PM takes the Malay cake
Prime Minister Kevin Rudd must be applauded for his diplomatic initiatives to mend fences with Malaysia during his visit there.
After all, there were years of barbed words from former leader Dr Mahathir Mohamad about Australia, to PMs Paul Keating and John Howard.
But for Mr Rudd to praise Malaysia's democracy as vibrant for the way it has handled its democratic transition takes the cake.
Malaysia was neither a dictatorship nor a totalitarian state from which to transit to democracy.
Rather, it is widely perceived that Malaysia is now headed the other way - from a democracy to feudalism characterised by patronage.
Mr Rudd must never forget that a nation that jails innocent people is hardly a vibrant democracy.
Since last December five civil rights activists belonging to the Hindu Rights Action Force (Hindraf 5) have been languishing in jail.
The activists were ordered detained by Prime Minister Abdullah Badawi under the draconian Internal Security Act.
The law absolves the Government from explaining its reasons and allows the state to detain them indefinitely.
The outrage felt across Malaysia led to one detainee, Manoharan Malayalam, being elected to parliament in March even while in jail.
So former deputy prime minister Anwar Ibrahim - who did his first jail stint under the ISA in the 1970s - was not far off the mark when he said that Mr Rudd was sacrificing principles for realpolitik.
The shock swing against Mr Abdullah's ruling Barisan Nasional Party in the March poll and pressure from Dr Mahathir forced his decision to step down in 2010, announced just after meeting Mr Rudd.
Mr Abdullah will hand over to his chosen heir apparent, Najib Tun Razak, himself embroiled in a bizarre murder case.
So why is Mr Rudd so keen on ties with Malaysia's unsteady leadership?
The realpolitik has much to do with getting Malaysia's endorsement for Australia's bid to get a rotating seat in the UN Security Council.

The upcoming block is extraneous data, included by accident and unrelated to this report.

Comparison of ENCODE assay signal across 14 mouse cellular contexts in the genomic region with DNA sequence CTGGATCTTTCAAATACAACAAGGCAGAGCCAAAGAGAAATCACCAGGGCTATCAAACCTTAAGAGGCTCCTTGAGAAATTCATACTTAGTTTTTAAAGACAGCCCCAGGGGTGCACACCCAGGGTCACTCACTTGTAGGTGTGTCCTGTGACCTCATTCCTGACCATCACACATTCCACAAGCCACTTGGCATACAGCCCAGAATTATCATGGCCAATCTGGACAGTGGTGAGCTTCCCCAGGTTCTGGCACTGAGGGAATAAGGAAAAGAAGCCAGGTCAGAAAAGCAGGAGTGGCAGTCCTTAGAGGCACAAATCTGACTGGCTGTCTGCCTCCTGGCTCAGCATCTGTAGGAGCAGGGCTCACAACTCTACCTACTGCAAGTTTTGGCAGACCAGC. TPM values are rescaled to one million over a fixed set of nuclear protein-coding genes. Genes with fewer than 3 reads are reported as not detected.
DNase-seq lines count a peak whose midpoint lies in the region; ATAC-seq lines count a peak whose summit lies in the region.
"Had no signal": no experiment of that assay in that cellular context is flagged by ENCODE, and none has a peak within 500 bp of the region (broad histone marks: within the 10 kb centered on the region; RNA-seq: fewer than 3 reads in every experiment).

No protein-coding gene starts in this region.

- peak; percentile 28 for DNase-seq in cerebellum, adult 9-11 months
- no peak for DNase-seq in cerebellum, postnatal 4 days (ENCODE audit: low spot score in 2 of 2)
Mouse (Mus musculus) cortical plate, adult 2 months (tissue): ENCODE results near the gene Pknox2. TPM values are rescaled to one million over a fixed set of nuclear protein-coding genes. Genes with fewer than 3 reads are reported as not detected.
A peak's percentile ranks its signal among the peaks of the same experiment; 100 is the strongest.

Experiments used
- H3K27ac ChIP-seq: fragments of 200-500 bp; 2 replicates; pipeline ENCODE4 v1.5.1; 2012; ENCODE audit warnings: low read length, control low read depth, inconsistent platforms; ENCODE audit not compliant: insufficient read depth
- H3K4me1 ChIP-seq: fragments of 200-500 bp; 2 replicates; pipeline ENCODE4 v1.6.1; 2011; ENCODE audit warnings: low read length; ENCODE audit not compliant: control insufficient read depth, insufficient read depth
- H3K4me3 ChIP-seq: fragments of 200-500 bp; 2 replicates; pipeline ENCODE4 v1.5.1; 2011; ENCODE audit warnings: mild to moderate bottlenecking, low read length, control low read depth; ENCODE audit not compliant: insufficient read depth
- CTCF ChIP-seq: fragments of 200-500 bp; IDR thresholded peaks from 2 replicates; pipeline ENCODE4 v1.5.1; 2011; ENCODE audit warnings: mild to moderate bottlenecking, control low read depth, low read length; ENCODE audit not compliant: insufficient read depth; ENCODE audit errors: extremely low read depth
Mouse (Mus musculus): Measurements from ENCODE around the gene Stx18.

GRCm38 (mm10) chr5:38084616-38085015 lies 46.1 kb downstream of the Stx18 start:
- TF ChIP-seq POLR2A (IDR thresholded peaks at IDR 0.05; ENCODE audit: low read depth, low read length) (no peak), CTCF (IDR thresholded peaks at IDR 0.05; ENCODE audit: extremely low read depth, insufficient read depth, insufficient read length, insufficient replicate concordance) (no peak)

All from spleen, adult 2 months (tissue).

Mr Rudd also seeks Malaysian acceptance of Canberra in the East Asian Economic Caucus, which Kuala Lumpur has always opposed for geographical and cultural reasons.
This was exacerbated by a perception of Australia's regional role as "deputy sheriff " to the US, and particularly the Iraq invasion.
That reluctance is unlikely to change. But sceptics in Malaysia reckon that Mr Rudd's soft power proposal of promoting a student exchange program will defer rather than hasten a future bilateral understanding.
Why? Malaysia has an apartheid-like educational system under the country's affirmative action program.
For 40 years, most of the country's Malay, Chinese and Indians have had separate education along racial lines, the favouritism of Malays engendering what is now becoming a communal divide.
It will soon dawn upon Australia that any student exchange with Malaysia needs factoring these peculiarities, which do not reflect the true make-up of that nation.
In short, the Malaysian students who head to Australia under Mr Rudd's proposal may not necessarily be the ones a meritocracy produces.
Dr Anwar again faces allegations of sodomy, similar to false charges on which he was jailed a decade ago.
His recourse to an Islamic court to allege slander against his accusers, rather than the courts under the secular constitution, is yet another sign of lack of confidence in the judiciary, beset by allegations of judge-fixing.
The galling, possibly insidious, effect of the rising Islamisation, coupled with the Government's inability to safeguard the constitutional right of freedom of worship for the country's Hindu minority, have tested Malaysia's race-based democracy.
A democracy can only be as good as the people living in it attest it as such. Kevin Rudd should have known better.
- Jaya Prakash is a Singapore-based freelance journalist.
Where's Michael Backman when we need him?